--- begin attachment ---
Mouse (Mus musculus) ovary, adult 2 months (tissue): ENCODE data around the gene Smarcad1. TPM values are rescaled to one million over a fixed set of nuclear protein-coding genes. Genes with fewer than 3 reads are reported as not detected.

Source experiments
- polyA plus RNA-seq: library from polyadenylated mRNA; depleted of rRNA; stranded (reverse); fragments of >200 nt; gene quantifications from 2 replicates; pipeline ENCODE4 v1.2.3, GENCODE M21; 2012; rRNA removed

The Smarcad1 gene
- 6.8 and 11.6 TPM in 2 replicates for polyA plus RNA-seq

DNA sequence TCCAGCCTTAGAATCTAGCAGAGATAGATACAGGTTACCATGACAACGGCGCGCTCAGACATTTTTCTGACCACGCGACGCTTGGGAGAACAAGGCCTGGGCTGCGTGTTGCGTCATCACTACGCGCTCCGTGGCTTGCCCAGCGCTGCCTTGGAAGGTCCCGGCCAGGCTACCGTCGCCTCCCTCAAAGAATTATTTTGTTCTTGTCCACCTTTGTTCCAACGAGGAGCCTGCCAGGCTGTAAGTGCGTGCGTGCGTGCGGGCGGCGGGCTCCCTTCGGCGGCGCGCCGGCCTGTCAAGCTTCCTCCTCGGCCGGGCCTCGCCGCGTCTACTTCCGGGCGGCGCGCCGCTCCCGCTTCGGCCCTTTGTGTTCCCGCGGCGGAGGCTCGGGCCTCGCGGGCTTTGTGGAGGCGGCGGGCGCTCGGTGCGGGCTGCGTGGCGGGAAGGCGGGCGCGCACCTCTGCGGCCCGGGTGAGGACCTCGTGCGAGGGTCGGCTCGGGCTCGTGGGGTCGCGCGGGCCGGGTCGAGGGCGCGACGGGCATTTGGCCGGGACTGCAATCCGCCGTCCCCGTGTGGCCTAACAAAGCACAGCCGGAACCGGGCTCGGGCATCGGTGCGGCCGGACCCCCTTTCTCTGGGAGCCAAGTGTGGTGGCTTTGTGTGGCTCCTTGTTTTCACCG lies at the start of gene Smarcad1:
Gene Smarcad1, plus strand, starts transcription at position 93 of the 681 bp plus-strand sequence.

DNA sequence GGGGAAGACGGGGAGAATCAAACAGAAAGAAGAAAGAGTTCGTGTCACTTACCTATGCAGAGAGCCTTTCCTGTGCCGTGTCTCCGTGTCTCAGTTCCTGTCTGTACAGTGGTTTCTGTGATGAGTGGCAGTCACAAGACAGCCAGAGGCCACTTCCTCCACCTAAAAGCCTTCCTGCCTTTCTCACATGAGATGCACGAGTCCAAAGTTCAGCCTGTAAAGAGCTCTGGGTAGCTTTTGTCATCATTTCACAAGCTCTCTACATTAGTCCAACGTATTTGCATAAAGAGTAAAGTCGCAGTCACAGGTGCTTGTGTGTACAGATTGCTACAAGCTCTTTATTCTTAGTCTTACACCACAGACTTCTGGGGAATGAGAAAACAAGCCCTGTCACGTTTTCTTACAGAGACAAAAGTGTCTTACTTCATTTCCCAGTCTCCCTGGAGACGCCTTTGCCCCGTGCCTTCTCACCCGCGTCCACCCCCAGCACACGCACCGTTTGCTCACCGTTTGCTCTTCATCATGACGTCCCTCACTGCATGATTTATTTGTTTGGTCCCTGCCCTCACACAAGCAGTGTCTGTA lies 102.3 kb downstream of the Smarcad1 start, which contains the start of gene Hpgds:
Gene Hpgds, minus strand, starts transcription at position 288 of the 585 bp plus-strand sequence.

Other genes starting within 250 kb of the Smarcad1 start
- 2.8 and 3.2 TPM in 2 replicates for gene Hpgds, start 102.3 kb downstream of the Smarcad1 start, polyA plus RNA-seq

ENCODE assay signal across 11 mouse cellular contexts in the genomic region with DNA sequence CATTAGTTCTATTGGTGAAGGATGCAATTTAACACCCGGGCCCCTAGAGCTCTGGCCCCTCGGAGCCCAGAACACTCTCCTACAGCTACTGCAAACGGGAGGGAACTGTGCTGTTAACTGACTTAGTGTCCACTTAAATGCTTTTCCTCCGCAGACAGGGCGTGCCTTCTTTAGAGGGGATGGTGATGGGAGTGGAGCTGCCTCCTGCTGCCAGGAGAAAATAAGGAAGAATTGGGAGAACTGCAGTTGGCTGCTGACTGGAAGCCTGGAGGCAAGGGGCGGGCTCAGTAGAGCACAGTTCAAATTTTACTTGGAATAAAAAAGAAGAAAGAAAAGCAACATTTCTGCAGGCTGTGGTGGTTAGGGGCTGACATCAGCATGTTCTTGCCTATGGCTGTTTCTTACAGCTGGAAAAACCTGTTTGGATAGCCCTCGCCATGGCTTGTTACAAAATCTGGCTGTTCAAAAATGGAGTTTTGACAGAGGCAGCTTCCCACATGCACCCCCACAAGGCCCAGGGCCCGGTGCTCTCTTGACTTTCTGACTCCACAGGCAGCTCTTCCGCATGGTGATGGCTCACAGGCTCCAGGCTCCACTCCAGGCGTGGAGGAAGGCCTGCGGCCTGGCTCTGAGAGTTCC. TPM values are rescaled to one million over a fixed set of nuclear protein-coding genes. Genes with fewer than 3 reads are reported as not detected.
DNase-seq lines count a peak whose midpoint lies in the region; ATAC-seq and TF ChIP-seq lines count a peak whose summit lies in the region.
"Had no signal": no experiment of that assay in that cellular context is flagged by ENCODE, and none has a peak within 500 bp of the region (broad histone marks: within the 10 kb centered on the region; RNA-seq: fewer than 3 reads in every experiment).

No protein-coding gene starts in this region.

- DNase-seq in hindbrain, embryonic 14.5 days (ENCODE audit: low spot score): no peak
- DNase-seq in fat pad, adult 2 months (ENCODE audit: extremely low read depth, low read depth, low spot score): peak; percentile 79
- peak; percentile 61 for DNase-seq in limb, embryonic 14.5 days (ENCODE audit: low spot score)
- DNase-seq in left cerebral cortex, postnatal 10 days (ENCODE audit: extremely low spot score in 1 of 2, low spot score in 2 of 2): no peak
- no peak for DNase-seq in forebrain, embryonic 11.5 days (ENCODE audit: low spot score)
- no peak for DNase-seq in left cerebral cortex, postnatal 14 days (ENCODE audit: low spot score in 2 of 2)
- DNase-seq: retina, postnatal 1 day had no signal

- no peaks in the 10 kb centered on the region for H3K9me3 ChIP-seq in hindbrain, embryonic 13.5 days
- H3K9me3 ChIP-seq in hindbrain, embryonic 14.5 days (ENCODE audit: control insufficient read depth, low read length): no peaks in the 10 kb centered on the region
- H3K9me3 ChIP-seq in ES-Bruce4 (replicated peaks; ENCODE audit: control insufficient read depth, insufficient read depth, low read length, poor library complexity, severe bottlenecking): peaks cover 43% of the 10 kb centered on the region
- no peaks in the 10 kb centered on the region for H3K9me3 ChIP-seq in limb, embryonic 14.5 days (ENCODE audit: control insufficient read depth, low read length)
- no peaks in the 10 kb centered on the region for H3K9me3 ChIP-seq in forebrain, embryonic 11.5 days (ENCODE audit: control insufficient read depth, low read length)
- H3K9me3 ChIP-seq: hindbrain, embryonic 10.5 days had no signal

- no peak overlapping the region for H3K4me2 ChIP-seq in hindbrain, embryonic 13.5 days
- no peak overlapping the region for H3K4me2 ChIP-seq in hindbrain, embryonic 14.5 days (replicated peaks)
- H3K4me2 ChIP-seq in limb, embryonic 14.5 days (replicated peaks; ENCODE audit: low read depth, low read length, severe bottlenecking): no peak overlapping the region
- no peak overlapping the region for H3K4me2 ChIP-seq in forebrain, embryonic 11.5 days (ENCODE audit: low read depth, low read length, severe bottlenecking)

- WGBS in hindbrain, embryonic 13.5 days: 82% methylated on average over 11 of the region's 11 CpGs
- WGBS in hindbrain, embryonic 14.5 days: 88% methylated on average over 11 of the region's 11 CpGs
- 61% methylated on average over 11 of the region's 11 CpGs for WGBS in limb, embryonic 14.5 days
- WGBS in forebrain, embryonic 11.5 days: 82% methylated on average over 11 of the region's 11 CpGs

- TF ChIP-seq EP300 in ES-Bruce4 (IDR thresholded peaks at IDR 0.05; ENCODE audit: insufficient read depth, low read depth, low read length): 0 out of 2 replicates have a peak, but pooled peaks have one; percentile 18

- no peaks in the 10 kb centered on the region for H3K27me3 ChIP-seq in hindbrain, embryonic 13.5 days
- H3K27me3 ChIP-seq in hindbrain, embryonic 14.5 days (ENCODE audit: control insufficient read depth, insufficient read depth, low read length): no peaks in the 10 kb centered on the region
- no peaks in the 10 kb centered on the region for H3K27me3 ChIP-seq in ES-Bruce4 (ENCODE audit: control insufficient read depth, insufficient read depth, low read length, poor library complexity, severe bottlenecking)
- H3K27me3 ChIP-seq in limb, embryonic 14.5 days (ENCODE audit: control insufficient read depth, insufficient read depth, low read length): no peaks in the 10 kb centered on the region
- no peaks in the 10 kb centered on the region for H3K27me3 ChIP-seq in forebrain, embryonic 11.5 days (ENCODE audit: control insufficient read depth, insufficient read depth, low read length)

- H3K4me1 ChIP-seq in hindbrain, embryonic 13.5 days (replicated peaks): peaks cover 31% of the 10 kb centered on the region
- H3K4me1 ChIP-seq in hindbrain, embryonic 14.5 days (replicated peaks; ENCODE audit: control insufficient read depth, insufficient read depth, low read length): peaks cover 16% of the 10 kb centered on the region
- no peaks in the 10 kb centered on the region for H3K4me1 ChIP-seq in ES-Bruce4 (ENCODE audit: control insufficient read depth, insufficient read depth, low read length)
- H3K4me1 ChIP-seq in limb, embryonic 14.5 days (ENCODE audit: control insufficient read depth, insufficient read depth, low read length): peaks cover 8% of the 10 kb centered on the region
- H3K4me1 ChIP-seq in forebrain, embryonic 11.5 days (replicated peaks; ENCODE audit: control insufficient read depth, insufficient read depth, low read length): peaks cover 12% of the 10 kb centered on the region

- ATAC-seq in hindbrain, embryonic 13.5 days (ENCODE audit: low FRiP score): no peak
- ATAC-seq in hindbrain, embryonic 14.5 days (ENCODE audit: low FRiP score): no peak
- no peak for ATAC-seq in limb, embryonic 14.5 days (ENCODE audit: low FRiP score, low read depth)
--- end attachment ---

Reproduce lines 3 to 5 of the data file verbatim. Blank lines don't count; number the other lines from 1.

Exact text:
- polyA plus RNA-seq: library from polyadenylated mRNA; depleted of rRNA; stranded (reverse); fragments of >200 nt; gene quantifications from 2 replicates; pipeline ENCODE4 v1.2.3, GENCODE M21; 2012; rRNA removed

The Smarcad1 gene
- 6.8 and 11.6 TPM in 2 replicates for polyA plus RNA-seq